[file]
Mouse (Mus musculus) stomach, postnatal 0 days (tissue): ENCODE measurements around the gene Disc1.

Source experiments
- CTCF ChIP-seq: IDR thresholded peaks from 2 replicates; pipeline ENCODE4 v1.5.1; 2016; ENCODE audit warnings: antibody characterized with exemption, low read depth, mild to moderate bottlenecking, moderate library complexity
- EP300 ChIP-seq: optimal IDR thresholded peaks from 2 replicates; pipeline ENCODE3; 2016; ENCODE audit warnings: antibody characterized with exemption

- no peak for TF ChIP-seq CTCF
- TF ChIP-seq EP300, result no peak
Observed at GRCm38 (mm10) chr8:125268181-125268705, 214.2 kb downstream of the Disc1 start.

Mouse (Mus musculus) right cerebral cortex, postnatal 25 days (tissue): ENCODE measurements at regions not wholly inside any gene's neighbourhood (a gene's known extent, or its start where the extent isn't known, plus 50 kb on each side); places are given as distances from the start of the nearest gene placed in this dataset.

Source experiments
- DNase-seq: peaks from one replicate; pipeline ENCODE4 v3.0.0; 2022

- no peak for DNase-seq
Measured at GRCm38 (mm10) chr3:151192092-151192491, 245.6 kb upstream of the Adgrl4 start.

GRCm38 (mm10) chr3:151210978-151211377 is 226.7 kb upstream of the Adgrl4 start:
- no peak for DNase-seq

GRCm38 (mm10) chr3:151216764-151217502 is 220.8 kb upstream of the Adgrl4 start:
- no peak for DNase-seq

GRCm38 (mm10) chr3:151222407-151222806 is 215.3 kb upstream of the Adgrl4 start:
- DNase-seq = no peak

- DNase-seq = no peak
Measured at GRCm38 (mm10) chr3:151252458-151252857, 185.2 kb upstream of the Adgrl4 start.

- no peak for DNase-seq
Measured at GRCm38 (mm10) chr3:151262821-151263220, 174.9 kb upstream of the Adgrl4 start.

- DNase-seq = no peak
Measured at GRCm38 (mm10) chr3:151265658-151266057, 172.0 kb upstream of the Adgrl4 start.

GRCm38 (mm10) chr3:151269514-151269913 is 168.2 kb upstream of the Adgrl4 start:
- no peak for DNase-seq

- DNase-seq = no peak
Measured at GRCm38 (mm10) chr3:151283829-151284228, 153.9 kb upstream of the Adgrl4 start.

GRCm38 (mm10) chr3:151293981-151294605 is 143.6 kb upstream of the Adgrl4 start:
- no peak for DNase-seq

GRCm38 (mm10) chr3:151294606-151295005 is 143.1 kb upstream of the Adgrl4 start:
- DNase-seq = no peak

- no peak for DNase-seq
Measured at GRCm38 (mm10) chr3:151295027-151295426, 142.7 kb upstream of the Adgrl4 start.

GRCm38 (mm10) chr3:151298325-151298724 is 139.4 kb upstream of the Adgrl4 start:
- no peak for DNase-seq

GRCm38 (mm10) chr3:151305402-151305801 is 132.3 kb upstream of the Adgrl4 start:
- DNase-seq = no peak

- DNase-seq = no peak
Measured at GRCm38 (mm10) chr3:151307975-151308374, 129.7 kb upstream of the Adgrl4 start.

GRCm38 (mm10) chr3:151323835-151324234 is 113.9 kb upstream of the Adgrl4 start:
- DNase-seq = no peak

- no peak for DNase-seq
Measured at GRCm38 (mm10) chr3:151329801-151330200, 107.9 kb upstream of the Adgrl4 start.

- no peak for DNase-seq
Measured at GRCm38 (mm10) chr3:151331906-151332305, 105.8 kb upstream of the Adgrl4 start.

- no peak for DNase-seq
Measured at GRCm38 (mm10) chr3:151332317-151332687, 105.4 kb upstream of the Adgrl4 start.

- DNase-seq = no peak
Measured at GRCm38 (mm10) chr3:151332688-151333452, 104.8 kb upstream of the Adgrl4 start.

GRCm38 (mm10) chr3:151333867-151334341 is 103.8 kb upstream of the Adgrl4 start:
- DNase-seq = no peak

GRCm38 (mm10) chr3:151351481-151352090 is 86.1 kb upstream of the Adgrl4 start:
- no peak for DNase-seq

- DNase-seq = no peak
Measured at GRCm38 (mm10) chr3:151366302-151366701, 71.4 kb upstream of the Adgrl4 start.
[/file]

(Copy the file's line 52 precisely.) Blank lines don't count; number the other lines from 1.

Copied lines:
- DNase-seq = no peak